by Jeff Wilfahrt
Aug 24, 2014, 12:16 PM

Blurry language of Jeff Johnson

DO NOT ADJUST YOUR DIAL, Johnson’s language leaves him out of focus on issues.

Reading the Star Tribune this Sunday morning confusion redoubled about the GOP messaging.

“Republicans argue that the good-looking numbers are misleading and that many people are “underemployed.” They point to research from the state’s Department of Employment and Economic Development pegging 53 percent of Minnesota workers as in positions beneath their qualification level.

Dayton’s GOP foe, Jeff Johnson, has seized on the statistic.

Half of the people employed in Minnesota are employed in a job they really don’t want. They are employed in a job that is part time versus full time. They are employed in a job that is paying them less than what they think they should make,’ Johnson, a Hennepin County commissioner, said at a recent campaign event.”

So is Johnson now arguing that employers are underpaying and mis-assigning people in job capacities? If the employee is taking an ill suited job in a troubled economy is Johnson saying it’s the employees own damn fault?

Edward Deming, the American revered by the Japanese, who is often attributed to the rebuilding of industry there, post WWII had no sympathy for Johnson’s arguments. Deming would lay this squarely on management within these companies. Got to give credence to a man that pulled an entire war torn nation forward. Johnson by comparison is a lightweight.

All this lament about job creators from the GOP for the last 30 plus years and now a gubernatorial candidate appears to be casting aspersions at the employers. There’s even a taint of sympathy for the unhappy employee. Wages being the crux of his argument.

Ultimately he’ll say he has the GOP solution to fix the economy, more on that in a moment.

The decision as to whether an employee is part or full time resides with the employer. Watching the CEO pay reported in the business section employees within larger firms should indeed feel as if they were being short shrifted in compensation. As for the smaller ones follow the money trail to see who has large donations going to Republican coffers. Not about to plow it back into employee pay they pass the cream off in expectation of legislators promising additional largesse.

And if Johnson is sympathetic to the employee plight can we expect him to strive for better minimum wages?

Just what is this man saying?

Employers alone can correct the sense of underemployment by elevating wages with full time jobs. Fat chance of that occurring. It’s a fools belief that Johnson will come to the employees aid.

So is Johnson committing a GOP sin, laying it on the employer?

As always GOP language is contorted, misleading and messaged for the base that finds erratic and simplistic solutions to complex problems.

We’ve seen it for 30 years, Reagan said smaller government is the way and then swelled the number of government employees by something like threefold. He talked big about debt and deficit and then drove them damn near through the ceiling finally retreating to a “deficits don’t matter” alibi.

Johnson appears to be as full of blurred language (colloquially known as bullshit) as most GOP candidates.

From the Michelle MacDonald fiasco as Supreme Court material, to the residual party debt, all the while claiming fiscal responsibility, to rich scions like Stewart Mills, the beer bong kid, he being more worried about his taxes and guns than the welfare of the state at large, Emmer the quarter wit radio personality, Torrey Westrom with his personal indebtedness, Scott Newman the vote alienator and with his nose up Warren Limmer’s sphincter, Kline the education destroyer and labor dissembler who has lived on the government tit his entire working life, Macfadden let’s use cheap foreign steel, Hagedorn the sexist bigot and that’s being kind to him, and here locally in 57B Anna Wills the Tea Party homeschooling advocate functioning as sandwich board, she having had no novel thought crossing her mind in two years of service.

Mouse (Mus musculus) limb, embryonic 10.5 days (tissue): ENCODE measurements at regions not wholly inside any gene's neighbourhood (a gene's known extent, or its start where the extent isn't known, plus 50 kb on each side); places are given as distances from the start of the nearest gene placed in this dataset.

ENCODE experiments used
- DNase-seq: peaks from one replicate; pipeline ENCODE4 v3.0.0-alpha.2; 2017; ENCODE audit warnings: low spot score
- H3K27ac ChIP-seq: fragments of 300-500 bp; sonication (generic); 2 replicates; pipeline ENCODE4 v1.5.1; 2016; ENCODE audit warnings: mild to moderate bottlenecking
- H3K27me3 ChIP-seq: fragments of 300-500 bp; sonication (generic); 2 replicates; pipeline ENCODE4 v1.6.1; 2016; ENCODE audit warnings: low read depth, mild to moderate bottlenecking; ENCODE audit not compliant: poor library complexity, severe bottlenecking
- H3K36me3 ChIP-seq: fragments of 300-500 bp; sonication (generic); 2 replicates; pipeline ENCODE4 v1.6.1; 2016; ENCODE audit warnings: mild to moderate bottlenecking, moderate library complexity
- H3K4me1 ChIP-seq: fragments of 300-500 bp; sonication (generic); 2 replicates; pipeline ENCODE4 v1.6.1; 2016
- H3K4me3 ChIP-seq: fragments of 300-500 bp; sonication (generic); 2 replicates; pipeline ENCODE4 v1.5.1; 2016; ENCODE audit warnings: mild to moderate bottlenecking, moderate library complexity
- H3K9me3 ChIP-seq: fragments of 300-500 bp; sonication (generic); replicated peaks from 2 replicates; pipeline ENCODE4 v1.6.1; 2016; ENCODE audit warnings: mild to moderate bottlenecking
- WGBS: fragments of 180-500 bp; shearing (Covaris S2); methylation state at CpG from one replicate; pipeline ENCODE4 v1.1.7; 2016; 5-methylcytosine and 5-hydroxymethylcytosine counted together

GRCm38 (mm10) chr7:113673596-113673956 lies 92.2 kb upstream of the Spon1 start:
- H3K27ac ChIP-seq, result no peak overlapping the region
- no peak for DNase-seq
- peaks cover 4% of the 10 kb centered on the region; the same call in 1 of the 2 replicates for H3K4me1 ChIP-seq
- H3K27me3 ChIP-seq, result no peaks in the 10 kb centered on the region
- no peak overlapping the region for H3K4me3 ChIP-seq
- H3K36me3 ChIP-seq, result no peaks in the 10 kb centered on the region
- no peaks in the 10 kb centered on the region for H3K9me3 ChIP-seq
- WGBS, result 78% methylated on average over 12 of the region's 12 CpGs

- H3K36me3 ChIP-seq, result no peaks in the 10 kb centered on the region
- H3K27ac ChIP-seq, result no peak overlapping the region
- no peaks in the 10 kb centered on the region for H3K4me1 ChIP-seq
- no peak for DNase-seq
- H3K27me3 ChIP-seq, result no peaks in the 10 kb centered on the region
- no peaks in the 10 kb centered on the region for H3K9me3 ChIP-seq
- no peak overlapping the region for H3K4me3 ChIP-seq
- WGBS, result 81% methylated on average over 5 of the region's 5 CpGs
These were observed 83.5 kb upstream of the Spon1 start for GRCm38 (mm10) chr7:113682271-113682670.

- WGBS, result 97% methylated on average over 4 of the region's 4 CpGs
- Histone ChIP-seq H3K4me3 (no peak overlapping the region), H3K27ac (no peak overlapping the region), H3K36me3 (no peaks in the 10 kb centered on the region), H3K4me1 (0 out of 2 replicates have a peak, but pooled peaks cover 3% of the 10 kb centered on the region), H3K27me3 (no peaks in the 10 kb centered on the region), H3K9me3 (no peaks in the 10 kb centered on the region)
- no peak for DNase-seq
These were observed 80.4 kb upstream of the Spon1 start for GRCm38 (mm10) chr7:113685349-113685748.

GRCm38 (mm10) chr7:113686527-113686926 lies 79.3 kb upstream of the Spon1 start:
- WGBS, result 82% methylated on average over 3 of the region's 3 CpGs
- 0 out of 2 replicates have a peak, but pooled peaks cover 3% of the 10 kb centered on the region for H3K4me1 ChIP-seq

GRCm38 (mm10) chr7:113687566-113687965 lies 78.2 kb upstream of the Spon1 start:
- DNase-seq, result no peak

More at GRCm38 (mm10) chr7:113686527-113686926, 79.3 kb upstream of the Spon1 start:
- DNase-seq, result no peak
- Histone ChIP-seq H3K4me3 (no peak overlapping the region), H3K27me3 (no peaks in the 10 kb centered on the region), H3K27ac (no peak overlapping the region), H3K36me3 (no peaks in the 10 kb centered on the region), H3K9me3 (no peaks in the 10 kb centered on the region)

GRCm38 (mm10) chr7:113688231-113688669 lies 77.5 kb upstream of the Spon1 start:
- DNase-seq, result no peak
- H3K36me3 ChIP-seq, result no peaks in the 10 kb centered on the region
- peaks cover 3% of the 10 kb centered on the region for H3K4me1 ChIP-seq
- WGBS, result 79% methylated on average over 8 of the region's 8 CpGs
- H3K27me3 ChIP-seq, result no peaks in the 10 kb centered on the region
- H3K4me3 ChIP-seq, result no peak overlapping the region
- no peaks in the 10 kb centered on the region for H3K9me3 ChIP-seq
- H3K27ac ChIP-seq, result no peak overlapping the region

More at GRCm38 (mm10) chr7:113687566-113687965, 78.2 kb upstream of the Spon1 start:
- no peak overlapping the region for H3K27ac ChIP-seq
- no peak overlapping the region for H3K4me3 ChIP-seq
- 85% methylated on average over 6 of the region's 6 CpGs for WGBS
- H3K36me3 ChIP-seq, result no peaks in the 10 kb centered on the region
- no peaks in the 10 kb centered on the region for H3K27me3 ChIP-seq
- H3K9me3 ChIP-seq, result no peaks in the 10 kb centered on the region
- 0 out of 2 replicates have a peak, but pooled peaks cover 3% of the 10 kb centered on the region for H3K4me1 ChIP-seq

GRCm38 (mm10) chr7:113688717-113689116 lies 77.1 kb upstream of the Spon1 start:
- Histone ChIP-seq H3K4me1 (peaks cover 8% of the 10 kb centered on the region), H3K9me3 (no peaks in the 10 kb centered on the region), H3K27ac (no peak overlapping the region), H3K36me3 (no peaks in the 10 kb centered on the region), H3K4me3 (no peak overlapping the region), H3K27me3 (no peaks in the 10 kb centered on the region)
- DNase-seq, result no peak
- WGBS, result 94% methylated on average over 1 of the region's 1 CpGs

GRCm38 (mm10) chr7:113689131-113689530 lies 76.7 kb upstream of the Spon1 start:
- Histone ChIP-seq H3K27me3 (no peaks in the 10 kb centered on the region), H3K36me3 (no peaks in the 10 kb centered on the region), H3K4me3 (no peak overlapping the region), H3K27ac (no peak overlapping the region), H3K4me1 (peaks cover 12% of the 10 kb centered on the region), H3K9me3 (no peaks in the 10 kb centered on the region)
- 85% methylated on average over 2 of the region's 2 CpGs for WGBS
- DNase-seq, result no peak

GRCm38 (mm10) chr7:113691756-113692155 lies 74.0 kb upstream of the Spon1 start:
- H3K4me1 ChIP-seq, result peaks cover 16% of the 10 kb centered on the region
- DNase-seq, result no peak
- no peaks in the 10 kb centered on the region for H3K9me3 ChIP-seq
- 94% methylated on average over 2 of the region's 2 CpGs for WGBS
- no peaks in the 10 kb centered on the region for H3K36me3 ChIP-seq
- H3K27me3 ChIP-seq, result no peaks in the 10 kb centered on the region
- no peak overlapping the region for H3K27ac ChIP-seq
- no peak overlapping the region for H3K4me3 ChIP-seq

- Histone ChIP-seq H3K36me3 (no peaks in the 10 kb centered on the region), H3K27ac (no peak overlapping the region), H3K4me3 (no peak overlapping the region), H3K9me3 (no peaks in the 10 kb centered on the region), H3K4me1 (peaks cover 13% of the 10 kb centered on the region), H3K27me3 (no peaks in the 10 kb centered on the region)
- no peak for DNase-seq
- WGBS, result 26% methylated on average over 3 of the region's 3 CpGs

The main facts on these GOP policies are this:

1982 * Markets tank under the great thespian Reagan

1987 * Markets tank under the great thespian Reagan

1991 * Markets tank under the G. Herbert Bush, the scion of the thespian Reagan

2003 * Markets tank under the “decider” George the shrub Bush

2008 * Markets tank under the “decider” Shrub for a second time.

Yet the GOP claims they know a thing or two about economics. They obviously have proven they can ruin the national economy in 4 to 5 years.

At the state level Tim Slapshot Pawlenty kept his pledge, no new taxes… from the state, he drove them upward through property tax imperatives more or less shoved down local government throats and blurred the his actual tax language with the term “fee”. Of course the GOP is now claiming this is Dayton and the DFL’s fault.

The conclusion here is that Johnson is using the same bullshit language of his party’s ancestors. You really don’t know what he’s saying at any moment in his campaign.

That language is out of focus, intended to mislead. These are GOP policy contentions without data and that by extrapolation means the entire Johnson campaign message is out of focus. We have no real idea what we’ll get should this guy win because he can’t speak in clear terms.

The program House became identified with the line “Everybody lies.”


Probably true enough.

The GOP has taken it to a fine art and it got a big boost emulating Reagan misleading language. Understudies at best, one and all.

Still at it, still blurry and still true. Caprices to cover the lies, “Gee, the dog must have ate it Teach!”

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